This is more to a geeky post rather than something the public might be enjoying reading. If you don't know anything about web server, then I'll suggest you move along. It's gonna be boring.

Long story short, I'm experimenting a more optimized web server but with a solid justified addition as a reason to move from Nginx. So here am I wondering around OpenLiteSpeed. At a glance, it's somehow very complicated because they have tons, I mean tons of configuration that you might need to, duh, configure. But after learning a few curves here and there, I finally understand probably 2/3 of it. Probably. But I got some essentials running such as multiple virtualhost (multiple domain) with or without SSL (LetsEncrypt). Including pointing SSL to the OpenLiteSpeed Web Admin itself!

Cool Looking OpenLiteSpeed Web Admin

Here comes the long story, I mean, how I get into this setup. Deploying a box (server) from DigitalOcean or Vultr, AWS, GCP and others are somewhat easy. With just a few clicks you're good to go with your box and proceed setting up your deployment environment. Some probably gonna be using Docker to setup it in an instant, but I personally don't root into Docker thing because it's way complicated just to do simple stuff. For example, when you need Nginx running in just a line, you can just do it with apt install nginx and you're good buddy. Just head on /var/www/html/<do your thing>. Server is up and running. Why would you complicate stuff with Docker since Docker is also wasn't really meant for Production environment unless the container was made to do so. Just vanilla Nginx seems promising, but still there's quite a few catch. Adjusting your location, fastcgi and more everytime you're creating a new virtualhost. Of course, there are some good script online that can help you with it, for example, my own collaboration with najashark on improving bash script available on github that never really work. You can check our repository here. It's not really the best, but when in hurry, it works just like what you wanted it to be.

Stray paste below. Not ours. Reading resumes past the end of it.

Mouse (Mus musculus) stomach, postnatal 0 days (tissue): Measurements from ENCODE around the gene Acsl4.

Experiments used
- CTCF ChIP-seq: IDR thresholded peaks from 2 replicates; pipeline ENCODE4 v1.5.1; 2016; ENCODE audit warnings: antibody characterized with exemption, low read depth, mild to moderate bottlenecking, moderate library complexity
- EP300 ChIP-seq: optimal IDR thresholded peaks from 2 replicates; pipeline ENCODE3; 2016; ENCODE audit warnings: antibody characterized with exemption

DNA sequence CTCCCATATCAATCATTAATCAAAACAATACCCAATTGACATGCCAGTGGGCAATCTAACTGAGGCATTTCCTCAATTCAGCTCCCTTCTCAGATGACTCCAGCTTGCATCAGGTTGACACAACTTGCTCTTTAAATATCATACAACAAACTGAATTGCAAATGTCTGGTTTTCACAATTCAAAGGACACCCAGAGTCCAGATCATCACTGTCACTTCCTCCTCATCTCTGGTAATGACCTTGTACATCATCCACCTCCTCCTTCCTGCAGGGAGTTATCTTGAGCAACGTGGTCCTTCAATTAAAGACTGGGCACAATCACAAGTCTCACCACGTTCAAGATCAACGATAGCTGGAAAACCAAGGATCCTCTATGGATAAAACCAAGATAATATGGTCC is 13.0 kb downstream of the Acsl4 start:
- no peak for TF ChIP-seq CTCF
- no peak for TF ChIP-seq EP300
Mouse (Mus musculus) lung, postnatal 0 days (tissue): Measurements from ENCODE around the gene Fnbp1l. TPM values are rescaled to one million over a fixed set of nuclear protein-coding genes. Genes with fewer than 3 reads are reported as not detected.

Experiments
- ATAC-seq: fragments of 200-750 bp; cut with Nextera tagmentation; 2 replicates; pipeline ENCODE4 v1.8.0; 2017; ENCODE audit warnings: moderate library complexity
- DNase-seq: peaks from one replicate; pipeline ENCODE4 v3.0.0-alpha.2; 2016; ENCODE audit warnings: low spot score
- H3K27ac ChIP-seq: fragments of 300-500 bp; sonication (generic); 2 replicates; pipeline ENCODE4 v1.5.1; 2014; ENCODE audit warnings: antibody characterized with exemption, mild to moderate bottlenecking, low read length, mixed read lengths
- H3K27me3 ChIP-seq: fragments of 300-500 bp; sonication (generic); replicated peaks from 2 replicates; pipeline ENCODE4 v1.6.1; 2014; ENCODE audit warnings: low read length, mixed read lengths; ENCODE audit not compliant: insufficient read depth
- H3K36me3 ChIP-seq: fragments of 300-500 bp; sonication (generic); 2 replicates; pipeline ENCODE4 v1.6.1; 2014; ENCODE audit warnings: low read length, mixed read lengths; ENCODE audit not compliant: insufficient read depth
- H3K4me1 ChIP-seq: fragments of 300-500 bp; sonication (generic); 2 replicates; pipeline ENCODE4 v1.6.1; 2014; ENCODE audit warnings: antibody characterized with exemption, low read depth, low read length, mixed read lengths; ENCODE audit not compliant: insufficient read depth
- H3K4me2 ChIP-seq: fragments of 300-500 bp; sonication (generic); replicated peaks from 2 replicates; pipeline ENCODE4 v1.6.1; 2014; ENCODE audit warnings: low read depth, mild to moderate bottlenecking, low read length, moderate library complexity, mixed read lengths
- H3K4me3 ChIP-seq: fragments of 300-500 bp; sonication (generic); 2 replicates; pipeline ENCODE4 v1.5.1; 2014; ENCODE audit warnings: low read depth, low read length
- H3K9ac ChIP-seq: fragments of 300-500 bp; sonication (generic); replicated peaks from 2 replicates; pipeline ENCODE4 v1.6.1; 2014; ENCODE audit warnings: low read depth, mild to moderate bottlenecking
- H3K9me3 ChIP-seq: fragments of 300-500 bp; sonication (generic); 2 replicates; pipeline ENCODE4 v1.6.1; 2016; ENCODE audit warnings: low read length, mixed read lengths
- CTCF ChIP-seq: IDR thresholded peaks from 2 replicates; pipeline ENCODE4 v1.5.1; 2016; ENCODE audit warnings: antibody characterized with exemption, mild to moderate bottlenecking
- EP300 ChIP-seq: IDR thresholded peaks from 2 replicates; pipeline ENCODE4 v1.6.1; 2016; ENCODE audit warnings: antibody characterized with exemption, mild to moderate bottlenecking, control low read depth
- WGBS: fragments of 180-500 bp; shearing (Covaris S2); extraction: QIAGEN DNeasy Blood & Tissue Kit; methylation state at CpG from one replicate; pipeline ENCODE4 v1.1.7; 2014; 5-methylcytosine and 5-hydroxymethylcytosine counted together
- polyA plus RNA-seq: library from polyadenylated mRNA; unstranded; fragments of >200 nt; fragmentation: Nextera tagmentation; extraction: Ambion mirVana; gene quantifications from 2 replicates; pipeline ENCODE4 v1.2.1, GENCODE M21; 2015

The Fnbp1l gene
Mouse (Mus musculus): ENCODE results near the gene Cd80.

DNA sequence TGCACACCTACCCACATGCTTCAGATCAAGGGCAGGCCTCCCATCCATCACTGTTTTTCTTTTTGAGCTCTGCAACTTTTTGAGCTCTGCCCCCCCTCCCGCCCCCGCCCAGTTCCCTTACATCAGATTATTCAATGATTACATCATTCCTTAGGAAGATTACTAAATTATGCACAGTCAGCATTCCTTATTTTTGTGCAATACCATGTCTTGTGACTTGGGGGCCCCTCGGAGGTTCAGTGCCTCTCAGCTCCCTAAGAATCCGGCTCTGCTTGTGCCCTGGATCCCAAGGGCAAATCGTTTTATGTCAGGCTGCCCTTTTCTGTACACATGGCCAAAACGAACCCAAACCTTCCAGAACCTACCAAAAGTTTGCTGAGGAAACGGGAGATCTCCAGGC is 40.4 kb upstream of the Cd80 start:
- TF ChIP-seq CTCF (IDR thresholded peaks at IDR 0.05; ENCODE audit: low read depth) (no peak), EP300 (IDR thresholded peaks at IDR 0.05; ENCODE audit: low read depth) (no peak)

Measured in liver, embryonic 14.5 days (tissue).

Then it got me, struck me in the head, about the easiness of .htaccess file on Apache web server. I mean, why not, it's one of the simplest rewrite rule that you can get online. Doubting it? Why would even people use Apache and slap Nginx on top of it as proxypass? Because that. It's not that hard to write some rewrite rule on nginx but to me the process is somewhat tedious. No joking, I know for some experts out there, this is just a peace of meat that they can munch at any time. But for some, or for someone like me that have been boggled with IIS, Apache, Nginx, Express and others, having to remember every single one of it is tiring.

So it got me thinking, is there any other advance yet simple web server, lightweight and fast yet feature rich? OpenLiteSpeed. I know OLS for quite a long time but never bother to try it out. So I take a jump today on trying the magic. At first, I almost giving up because there's not much tutorial online for me to follow except for CentOS. Well, it's not that I don't like CentOS, but I prefer Ubuntu because it's very easy to find guides for managing Ubuntu Server on the internet. Just not this one case. One of the guide recommending the reader to self compile which I do prefer that way but unfortunately I got connection time out while trying to make. I've got to find another way. That doesn't stop me from digging the 101, I mean, the documentation given by OLS. Skipping other nonsense tutorial, I just add OLS repository to my Ubuntu and with simple apt install openlitespeed I literally good to go open port :7080 and access the lovely 'it's complicated' Web Admin which I'll call it panel. So the panel is complete, I guess? With graph and this and that and graceful restart button which is a super bonus, you don't have to ssh into your server anymore.

From there I learned the curves and finally after around 2-3 hours exploring, I got it working like what I wanted it to be. With a bonus of securing the panel itself so I don't need to worry about it that much.

I'll do some basic installation guide and walkthrough in Part 2 of this article. Stay geeky.